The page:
London prices - how low can they go ?

By James Mcgregor on Jun 11, 2018

According to Zoopla London house prices have reduced by 3% in the last year, it seems this is still on the decline. Over the last 6 months every property purchase transaction we have been involved with has gone for at least 5% below asking price. As a broker we have clients spread across the whole of London and the theme is common across the board. Although Londoners shouldn’t feel too hard done by considering they have enjoyed a 32% increase of the last 5 years, so it seems about time the property prices started to correct.

There were several factors for such a large rise, but no other factor bigger than the access to cheap lending and masses of it. On this upward trend it became increasingly easy for people to start using the equity they had amassed in their properties, whilst banks made it easier to borrow residential and buy to let mortgages. People were able to take this equity and purchase other properties which then helped fuel the sharp increase in prices. Borrowing became easier with the banks and the money started flowing again.

As everyone is quite aware the property market has been slow in London for the last few years and I believe this will continue for a little while yet. The main properties that will be affected by this decline will be flats within the London market. A year ago, landlords started to have their tax relief being taken away. Essentially landlords will only be able to offset lower tax band of interest payable, which is reducing by 25% each year up until 2021 when it will reduce to nil. Let’s run a scenario to see the increased cost. For a landlord that owns 4 properties and earns £50,000 a year which is common for London. We will assume each property is valued at £250,000 with a 50% LTV mortgage producing a rental income of £1500 each on an interest rate of 2%. In this scenario the client tax bill would have increased by £4,000.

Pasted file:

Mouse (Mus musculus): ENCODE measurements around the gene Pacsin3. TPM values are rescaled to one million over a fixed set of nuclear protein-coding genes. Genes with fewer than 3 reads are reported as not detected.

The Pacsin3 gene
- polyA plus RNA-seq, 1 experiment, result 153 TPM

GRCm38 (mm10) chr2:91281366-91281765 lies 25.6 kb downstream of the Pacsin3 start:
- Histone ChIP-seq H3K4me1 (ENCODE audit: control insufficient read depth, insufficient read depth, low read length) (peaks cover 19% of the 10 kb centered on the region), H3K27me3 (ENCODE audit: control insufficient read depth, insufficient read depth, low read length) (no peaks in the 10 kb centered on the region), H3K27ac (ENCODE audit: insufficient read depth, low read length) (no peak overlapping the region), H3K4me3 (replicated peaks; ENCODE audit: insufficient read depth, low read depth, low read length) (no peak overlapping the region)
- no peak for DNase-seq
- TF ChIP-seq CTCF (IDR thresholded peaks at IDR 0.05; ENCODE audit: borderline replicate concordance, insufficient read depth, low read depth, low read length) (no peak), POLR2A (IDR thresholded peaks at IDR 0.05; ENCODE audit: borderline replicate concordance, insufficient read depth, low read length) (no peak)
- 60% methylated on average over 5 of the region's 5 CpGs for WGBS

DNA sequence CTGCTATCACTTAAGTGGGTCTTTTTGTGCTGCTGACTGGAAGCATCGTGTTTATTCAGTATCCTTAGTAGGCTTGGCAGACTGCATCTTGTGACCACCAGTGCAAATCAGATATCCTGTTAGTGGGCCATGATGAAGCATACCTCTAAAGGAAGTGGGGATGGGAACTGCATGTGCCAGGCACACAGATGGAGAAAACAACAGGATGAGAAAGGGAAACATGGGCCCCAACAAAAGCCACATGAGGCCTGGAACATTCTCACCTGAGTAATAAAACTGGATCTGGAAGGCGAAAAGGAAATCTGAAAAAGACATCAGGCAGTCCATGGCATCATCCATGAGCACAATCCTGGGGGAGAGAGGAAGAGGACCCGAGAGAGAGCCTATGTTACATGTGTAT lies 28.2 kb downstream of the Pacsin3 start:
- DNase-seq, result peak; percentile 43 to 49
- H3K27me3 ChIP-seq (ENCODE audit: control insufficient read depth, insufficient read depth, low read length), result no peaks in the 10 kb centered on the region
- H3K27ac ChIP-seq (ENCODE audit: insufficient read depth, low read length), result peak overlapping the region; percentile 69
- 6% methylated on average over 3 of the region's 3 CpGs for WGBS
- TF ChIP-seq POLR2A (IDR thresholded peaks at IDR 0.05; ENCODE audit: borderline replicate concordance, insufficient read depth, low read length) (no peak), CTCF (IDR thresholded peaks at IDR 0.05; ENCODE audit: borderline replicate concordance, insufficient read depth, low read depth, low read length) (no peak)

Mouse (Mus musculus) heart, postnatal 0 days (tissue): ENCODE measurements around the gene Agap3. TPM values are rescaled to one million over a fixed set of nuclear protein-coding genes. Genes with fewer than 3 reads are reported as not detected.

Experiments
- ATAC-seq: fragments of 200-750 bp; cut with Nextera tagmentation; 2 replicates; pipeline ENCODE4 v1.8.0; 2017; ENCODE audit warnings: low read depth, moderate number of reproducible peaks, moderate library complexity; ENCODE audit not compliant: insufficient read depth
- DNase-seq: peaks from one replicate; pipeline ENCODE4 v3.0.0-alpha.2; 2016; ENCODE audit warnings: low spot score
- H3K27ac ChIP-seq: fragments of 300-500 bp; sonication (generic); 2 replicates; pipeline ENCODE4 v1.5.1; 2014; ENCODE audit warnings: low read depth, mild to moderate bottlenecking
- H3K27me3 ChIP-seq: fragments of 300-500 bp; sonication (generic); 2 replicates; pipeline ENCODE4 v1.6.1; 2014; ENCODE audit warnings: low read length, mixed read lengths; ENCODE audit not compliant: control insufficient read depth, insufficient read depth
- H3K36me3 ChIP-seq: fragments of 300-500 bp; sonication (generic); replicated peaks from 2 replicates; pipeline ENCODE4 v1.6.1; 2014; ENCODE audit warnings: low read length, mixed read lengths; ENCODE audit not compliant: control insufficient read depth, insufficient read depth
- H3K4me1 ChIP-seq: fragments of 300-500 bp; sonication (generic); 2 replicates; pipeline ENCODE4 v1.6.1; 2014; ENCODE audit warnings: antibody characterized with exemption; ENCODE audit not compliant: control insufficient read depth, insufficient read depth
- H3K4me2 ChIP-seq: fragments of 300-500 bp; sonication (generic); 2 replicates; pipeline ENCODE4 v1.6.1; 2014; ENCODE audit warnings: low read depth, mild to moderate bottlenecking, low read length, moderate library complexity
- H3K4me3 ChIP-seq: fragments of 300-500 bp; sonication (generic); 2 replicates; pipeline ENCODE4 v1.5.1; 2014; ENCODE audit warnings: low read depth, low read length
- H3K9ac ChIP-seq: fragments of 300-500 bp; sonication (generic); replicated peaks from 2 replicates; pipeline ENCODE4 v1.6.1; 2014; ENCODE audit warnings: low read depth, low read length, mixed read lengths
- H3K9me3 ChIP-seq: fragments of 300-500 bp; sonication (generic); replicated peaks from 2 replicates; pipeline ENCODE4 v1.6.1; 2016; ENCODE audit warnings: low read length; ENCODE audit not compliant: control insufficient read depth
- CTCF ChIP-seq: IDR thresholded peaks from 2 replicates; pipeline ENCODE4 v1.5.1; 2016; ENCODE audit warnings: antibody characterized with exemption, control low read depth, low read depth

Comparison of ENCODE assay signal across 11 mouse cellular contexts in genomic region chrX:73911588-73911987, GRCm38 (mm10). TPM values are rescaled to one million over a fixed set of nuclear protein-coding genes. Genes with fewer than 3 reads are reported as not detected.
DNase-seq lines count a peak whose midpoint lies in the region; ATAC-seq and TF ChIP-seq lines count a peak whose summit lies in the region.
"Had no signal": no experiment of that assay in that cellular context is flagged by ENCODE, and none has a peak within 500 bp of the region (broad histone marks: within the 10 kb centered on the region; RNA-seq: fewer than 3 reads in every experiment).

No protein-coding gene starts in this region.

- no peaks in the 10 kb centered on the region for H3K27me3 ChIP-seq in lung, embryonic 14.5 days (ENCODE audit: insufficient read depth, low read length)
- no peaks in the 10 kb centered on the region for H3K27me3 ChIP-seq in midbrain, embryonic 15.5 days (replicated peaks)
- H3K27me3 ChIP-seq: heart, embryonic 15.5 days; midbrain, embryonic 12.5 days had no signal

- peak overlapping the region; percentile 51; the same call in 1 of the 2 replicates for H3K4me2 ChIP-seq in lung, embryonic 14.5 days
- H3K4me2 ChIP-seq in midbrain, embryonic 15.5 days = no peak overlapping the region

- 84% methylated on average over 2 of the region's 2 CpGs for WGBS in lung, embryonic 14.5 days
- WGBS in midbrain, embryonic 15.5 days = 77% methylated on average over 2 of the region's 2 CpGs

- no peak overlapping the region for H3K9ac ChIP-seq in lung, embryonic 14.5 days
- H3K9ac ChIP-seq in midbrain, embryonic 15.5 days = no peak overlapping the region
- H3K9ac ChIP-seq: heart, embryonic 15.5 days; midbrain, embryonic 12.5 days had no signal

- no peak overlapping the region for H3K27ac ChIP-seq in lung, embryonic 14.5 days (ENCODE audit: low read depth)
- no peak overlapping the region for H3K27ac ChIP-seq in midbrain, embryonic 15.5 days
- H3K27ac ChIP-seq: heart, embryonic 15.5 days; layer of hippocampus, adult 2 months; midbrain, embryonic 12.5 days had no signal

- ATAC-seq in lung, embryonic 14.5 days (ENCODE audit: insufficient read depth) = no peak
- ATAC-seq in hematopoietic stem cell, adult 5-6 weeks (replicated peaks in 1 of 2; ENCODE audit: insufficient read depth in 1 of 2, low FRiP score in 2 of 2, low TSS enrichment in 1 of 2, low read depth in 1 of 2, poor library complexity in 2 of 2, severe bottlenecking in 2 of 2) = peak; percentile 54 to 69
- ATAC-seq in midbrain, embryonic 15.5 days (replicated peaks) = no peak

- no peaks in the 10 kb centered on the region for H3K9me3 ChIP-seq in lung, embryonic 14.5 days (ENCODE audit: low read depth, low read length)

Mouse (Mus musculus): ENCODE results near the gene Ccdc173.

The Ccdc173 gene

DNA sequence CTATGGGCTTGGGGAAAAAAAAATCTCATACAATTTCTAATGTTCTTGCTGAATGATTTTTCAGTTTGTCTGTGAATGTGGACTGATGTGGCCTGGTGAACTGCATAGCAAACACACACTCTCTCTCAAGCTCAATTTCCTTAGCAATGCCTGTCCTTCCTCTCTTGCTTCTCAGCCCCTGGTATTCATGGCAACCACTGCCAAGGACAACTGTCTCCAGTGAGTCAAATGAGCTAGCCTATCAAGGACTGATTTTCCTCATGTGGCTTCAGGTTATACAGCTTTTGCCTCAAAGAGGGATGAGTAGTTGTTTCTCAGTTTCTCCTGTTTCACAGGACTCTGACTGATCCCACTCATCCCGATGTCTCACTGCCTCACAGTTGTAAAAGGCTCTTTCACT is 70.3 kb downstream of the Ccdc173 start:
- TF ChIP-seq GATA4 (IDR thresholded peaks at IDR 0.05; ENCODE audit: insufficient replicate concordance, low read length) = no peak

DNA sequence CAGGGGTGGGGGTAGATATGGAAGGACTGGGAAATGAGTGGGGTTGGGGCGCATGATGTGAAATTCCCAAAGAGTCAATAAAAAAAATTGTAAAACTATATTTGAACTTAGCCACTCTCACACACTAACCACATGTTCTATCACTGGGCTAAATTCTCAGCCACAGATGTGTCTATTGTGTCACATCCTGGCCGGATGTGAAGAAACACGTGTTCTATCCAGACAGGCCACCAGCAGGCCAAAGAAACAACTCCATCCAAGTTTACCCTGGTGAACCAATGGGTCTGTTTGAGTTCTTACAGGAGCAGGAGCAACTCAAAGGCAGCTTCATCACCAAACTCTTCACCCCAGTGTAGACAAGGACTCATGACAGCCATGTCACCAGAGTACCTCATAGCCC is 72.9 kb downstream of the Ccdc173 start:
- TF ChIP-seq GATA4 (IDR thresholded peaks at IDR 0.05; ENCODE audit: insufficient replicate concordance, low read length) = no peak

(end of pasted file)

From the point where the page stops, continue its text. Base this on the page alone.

Once this is paired with the additional 3% stamp duty a property investment soon becomes a lot less viable. It will take a lot longer to see your returns on property investment deals. What really hit the market is when the FCA brought in the new lending guidelines on buy to let properties 2 years ago. This stopped the free flow of buy to let lending to the market due to new affordability assessments and guidelines brought in. Now in London landlords can roughly borrow around 20% less than they could with the previous guidelines. This means it is a lot harder to release any equity to buy the onward purchase, and if you can manage to release equity the odds are that it is not enough for the deposit of the onward purchase.

With these 3 issues and the focus on building as many properties as possible I believe London flats will continue to see a decline. In a few years when landlords work out they could be paying more in tax then they receive with net income there could be a huge wave of old stock come to the market. This old stock will come to the market all around the time that a lot of new stock will come to the market from the new developments being built throughout London. With landlords having less access to buy to let mortgage lending, additional stamp duty, tax relief reducing, old stock and new stock coming to the market this could be a perfect storm for a sharp fall in flat prices in London leading up to 2021. They have already declined 6% against the overall decline of 3% and feel there is a lot more room for them to move even further, lets see how this rides out.

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